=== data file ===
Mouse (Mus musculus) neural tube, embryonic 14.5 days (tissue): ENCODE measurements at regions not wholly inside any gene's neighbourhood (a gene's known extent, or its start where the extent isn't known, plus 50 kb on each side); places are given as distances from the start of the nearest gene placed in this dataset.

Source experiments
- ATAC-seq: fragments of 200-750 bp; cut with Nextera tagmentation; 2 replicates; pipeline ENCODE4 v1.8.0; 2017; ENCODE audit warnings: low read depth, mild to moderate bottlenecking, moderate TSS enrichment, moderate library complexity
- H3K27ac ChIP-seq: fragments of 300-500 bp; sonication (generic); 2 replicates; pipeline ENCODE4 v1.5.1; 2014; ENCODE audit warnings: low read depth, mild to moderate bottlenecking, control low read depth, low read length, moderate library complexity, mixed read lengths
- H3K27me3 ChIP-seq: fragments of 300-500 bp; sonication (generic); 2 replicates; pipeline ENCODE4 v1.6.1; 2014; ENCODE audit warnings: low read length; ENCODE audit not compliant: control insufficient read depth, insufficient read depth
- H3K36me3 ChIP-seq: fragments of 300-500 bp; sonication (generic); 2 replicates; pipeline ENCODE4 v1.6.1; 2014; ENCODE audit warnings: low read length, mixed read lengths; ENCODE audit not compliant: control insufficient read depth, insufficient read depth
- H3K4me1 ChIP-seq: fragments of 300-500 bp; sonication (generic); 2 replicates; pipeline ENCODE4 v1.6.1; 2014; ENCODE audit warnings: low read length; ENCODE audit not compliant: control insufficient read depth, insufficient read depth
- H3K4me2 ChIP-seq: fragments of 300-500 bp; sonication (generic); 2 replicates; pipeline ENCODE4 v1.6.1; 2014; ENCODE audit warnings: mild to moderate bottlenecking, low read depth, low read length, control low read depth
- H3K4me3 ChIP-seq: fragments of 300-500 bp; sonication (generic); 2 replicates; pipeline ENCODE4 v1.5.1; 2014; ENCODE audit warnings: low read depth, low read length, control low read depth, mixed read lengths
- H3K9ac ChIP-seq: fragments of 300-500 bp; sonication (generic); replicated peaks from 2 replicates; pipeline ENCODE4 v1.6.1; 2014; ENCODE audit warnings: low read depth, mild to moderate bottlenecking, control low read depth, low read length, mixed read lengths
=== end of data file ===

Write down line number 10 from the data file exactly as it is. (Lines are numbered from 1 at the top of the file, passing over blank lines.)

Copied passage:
- H3K9ac ChIP-seq: fragments of 300-500 bp; sonication (generic); replicated peaks from 2 replicates; pipeline ENCODE4 v1.6.1; 2014; ENCODE audit warnings: low read depth, mild to moderate bottlenecking, control low read depth, low read length, mixed read lengths